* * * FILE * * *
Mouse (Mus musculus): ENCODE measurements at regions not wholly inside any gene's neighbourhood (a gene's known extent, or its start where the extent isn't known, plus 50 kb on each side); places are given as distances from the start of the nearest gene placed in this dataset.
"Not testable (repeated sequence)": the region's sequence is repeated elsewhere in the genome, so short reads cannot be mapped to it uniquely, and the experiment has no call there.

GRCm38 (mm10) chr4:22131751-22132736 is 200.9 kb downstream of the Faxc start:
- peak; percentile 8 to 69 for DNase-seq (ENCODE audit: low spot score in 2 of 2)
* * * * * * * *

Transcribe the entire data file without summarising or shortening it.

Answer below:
Mouse (Mus musculus): ENCODE measurements at regions not wholly inside any gene's neighbourhood (a gene's known extent, or its start where the extent isn't known, plus 50 kb on each side); places are given as distances from the start of the nearest gene placed in this dataset.
"Not testable (repeated sequence)": the region's sequence is repeated elsewhere in the genome, so short reads cannot be mapped to it uniquely, and the experiment has no call there.

GRCm38 (mm10) chr4:22131751-22132736 is 200.9 kb downstream of the Faxc start:
- peak; percentile 8 to 69 for DNase-seq (ENCODE audit: low spot score in 2 of 2)